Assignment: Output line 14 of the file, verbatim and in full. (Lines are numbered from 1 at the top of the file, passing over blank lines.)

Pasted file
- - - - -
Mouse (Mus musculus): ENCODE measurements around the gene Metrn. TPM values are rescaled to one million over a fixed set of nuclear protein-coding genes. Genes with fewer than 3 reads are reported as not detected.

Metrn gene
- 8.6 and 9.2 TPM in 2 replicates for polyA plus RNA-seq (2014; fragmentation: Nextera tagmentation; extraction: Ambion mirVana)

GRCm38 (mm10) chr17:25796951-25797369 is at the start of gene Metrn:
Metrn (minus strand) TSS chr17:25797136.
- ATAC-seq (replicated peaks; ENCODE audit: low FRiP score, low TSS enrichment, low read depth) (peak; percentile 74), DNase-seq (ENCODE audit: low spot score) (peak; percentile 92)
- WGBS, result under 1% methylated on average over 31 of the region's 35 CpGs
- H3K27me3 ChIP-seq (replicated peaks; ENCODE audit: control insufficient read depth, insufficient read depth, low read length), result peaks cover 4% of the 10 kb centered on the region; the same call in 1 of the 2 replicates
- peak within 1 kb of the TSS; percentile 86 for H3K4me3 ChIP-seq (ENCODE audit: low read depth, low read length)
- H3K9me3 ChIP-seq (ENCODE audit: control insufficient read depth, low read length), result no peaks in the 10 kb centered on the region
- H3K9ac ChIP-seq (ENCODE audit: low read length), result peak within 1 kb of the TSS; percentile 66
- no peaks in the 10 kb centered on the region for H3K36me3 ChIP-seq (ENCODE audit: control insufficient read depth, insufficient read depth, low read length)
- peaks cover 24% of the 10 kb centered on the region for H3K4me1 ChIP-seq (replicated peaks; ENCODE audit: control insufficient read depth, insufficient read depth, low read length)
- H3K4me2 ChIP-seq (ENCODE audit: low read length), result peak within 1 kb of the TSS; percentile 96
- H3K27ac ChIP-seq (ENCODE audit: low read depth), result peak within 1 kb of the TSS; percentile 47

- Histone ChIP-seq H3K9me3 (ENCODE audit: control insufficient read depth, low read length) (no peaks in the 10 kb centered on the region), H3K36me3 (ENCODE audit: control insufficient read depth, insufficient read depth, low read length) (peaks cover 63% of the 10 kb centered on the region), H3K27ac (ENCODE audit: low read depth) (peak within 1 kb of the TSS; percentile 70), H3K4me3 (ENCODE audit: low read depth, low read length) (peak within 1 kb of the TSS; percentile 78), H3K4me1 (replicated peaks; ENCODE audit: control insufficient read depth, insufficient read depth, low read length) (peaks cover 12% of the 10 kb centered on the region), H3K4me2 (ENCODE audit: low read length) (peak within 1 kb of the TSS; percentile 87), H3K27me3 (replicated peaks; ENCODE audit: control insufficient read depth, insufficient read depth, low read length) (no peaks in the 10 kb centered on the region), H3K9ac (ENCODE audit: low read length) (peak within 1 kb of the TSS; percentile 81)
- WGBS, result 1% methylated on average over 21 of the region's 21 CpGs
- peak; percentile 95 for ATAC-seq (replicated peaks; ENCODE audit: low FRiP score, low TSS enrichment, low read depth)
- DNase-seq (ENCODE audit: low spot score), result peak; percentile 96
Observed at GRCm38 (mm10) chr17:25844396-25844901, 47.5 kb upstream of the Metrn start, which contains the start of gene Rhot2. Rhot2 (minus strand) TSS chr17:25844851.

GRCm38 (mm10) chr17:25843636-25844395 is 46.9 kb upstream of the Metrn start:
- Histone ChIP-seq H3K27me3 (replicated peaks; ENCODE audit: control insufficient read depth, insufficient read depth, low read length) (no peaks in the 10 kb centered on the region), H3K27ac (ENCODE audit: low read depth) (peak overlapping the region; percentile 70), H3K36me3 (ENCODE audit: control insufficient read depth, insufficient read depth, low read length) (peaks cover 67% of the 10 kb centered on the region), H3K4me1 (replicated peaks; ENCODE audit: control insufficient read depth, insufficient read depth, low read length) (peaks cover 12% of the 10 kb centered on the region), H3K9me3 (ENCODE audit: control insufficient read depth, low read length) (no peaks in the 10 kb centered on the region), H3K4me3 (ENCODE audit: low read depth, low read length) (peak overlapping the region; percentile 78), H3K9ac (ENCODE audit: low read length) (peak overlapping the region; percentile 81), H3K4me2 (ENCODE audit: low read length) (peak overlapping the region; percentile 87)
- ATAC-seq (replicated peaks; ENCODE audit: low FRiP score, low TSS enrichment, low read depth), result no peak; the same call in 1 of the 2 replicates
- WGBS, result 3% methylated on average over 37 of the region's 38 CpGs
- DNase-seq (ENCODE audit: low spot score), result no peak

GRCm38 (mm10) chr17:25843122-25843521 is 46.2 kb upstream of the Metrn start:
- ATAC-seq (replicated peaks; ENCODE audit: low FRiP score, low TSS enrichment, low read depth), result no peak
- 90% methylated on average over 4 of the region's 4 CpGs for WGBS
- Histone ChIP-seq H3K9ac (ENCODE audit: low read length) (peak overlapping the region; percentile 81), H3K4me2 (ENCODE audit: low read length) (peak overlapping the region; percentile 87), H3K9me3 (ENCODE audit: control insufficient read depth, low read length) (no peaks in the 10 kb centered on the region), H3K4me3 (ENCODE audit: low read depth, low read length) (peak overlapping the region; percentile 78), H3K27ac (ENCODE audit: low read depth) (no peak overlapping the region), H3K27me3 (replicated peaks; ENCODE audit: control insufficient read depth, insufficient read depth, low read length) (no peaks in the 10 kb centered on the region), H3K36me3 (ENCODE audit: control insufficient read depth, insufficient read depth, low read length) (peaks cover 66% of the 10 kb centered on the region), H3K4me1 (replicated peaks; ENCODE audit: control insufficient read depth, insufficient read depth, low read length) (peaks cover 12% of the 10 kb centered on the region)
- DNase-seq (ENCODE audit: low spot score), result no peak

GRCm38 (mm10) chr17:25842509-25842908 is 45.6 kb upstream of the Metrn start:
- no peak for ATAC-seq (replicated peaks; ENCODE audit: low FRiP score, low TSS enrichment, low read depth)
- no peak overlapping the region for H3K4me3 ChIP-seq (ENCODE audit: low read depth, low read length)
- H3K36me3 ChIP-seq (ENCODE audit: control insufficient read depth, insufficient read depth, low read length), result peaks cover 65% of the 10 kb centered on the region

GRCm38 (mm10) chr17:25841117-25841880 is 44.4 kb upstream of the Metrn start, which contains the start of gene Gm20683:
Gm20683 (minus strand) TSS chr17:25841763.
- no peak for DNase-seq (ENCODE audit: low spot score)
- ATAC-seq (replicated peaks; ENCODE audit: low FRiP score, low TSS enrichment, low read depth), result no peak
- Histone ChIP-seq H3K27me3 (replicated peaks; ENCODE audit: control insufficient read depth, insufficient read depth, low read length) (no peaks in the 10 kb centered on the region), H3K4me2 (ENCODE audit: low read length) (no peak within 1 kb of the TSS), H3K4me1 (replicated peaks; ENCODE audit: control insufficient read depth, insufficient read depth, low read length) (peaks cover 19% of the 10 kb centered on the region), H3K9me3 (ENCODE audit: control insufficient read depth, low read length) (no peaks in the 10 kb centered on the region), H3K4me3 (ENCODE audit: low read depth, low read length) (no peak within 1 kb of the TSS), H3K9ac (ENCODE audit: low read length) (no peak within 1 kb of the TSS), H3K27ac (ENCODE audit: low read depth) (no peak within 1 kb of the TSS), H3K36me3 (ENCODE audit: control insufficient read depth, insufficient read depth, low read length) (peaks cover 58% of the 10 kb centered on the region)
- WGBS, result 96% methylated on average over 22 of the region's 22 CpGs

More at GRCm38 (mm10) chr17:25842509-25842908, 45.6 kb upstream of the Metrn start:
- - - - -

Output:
- H3K4me2 ChIP-seq (ENCODE audit: low read length), result peak within 1 kb of the TSS; percentile 96